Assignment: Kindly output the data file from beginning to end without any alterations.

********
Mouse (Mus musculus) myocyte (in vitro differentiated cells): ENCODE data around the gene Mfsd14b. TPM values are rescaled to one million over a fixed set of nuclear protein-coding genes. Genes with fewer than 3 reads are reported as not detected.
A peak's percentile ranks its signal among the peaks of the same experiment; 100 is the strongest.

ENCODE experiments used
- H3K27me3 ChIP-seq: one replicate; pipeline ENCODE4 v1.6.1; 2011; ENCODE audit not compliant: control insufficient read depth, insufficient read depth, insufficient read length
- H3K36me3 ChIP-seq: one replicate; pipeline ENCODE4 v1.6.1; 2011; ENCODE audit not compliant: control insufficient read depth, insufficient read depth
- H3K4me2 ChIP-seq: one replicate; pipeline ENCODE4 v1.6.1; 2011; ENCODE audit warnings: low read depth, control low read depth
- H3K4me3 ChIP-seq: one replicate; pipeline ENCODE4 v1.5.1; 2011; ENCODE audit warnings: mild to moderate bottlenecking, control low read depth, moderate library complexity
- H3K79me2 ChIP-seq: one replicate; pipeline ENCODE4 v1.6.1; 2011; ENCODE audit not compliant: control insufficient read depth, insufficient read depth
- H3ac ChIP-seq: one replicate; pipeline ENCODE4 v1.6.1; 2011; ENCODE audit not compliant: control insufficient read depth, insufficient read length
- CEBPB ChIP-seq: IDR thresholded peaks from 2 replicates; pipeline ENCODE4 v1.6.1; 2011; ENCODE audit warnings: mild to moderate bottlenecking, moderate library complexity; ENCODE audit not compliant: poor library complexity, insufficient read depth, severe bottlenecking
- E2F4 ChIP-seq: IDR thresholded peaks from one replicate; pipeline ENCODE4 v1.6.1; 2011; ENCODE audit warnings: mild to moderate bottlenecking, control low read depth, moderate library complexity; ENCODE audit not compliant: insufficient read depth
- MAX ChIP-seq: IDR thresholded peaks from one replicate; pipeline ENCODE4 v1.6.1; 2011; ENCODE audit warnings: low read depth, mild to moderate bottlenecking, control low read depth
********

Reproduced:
Mouse (Mus musculus) myocyte (in vitro differentiated cells): ENCODE data around the gene Mfsd14b. TPM values are rescaled to one million over a fixed set of nuclear protein-coding genes. Genes with fewer than 3 reads are reported as not detected.
A peak's percentile ranks its signal among the peaks of the same experiment; 100 is the strongest.

ENCODE experiments used
- H3K27me3 ChIP-seq: one replicate; pipeline ENCODE4 v1.6.1; 2011; ENCODE audit not compliant: control insufficient read depth, insufficient read depth, insufficient read length
- H3K36me3 ChIP-seq: one replicate; pipeline ENCODE4 v1.6.1; 2011; ENCODE audit not compliant: control insufficient read depth, insufficient read depth
- H3K4me2 ChIP-seq: one replicate; pipeline ENCODE4 v1.6.1; 2011; ENCODE audit warnings: low read depth, control low read depth
- H3K4me3 ChIP-seq: one replicate; pipeline ENCODE4 v1.5.1; 2011; ENCODE audit warnings: mild to moderate bottlenecking, control low read depth, moderate library complexity
- H3K79me2 ChIP-seq: one replicate; pipeline ENCODE4 v1.6.1; 2011; ENCODE audit not compliant: control insufficient read depth, insufficient read depth
- H3ac ChIP-seq: one replicate; pipeline ENCODE4 v1.6.1; 2011; ENCODE audit not compliant: control insufficient read depth, insufficient read length
- CEBPB ChIP-seq: IDR thresholded peaks from 2 replicates; pipeline ENCODE4 v1.6.1; 2011; ENCODE audit warnings: mild to moderate bottlenecking, moderate library complexity; ENCODE audit not compliant: poor library complexity, insufficient read depth, severe bottlenecking
- E2F4 ChIP-seq: IDR thresholded peaks from one replicate; pipeline ENCODE4 v1.6.1; 2011; ENCODE audit warnings: mild to moderate bottlenecking, control low read depth, moderate library complexity; ENCODE audit not compliant: insufficient read depth
- MAX ChIP-seq: IDR thresholded peaks from one replicate; pipeline ENCODE4 v1.6.1; 2011; ENCODE audit warnings: low read depth, mild to moderate bottlenecking, control low read depth